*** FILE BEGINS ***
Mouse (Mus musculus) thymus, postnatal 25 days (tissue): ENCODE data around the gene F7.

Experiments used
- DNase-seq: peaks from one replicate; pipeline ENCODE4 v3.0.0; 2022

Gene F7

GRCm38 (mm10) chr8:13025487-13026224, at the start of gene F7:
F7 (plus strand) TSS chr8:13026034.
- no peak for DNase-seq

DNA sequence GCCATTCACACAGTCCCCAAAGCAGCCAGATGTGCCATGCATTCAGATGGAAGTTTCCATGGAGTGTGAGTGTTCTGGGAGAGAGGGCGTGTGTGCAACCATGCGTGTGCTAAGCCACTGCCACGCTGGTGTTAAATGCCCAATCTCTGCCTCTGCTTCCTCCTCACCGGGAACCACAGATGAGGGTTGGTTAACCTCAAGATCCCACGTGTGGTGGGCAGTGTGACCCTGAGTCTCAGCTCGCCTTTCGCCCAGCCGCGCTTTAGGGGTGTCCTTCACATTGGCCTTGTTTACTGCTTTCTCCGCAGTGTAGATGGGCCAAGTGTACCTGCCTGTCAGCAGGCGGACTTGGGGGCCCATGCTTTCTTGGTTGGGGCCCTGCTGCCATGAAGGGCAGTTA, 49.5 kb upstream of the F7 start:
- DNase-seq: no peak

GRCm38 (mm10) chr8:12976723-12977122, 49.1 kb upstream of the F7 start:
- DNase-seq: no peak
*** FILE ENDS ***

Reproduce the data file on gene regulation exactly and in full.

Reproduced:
Mouse (Mus musculus) thymus, postnatal 25 days (tissue): ENCODE data around the gene F7.

Experiments used
- DNase-seq: peaks from one replicate; pipeline ENCODE4 v3.0.0; 2022

Gene F7

GRCm38 (mm10) chr8:13025487-13026224, at the start of gene F7:
F7 (plus strand) TSS chr8:13026034.
- no peak for DNase-seq

DNA sequence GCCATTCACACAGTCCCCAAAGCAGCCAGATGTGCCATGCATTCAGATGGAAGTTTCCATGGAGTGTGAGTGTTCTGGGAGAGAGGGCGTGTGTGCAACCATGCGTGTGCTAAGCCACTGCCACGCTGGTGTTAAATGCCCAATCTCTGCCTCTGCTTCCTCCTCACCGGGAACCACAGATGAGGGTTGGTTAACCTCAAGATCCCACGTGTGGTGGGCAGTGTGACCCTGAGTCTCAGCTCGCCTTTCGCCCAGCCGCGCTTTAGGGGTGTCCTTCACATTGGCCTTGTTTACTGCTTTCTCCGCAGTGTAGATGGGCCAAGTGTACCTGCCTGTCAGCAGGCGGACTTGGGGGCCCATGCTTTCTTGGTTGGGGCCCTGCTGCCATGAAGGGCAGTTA, 49.5 kb upstream of the F7 start:
- DNase-seq: no peak

GRCm38 (mm10) chr8:12976723-12977122, 49.1 kb upstream of the F7 start:
- DNase-seq: no peak